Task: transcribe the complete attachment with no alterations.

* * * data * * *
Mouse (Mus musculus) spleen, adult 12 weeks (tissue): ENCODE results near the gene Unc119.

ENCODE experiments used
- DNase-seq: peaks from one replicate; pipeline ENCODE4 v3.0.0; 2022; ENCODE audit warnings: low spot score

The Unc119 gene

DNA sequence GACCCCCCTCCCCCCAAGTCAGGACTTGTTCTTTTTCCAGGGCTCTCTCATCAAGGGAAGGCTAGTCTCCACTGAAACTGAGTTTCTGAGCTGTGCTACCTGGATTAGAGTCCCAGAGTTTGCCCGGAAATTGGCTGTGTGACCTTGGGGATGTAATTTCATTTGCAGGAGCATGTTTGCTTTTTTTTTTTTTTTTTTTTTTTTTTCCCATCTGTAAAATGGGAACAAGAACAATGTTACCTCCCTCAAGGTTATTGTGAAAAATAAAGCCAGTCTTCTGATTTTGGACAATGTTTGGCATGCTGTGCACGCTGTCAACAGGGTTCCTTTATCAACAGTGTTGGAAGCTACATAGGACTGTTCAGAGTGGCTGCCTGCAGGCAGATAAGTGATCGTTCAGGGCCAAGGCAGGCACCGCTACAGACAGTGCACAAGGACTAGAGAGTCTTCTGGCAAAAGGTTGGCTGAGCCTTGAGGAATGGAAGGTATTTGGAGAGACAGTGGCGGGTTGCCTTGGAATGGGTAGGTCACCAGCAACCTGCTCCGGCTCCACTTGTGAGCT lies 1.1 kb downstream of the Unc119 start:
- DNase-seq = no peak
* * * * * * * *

Mouse (Mus musculus) spleen, adult 12 weeks (tissue): ENCODE results near the gene Unc119.

ENCODE experiments used
- DNase-seq: peaks from one replicate; pipeline ENCODE4 v3.0.0; 2022; ENCODE audit warnings: low spot score

The Unc119 gene

DNA sequence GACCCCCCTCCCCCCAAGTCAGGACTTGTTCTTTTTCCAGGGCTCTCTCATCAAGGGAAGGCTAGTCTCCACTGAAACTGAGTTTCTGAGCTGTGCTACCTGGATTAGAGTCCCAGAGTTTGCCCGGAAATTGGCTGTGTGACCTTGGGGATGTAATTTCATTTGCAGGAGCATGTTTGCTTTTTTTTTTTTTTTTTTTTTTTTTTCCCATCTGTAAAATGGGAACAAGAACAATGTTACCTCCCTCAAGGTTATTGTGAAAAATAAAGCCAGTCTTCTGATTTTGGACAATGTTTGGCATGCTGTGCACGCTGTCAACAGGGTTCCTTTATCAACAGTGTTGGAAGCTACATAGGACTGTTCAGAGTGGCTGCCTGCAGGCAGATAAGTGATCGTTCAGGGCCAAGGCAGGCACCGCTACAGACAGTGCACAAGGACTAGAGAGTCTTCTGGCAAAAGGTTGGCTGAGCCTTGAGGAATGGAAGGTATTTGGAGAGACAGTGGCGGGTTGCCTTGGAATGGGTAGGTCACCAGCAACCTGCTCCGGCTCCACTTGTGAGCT lies 1.1 kb downstream of the Unc119 start:
- DNase-seq = no peak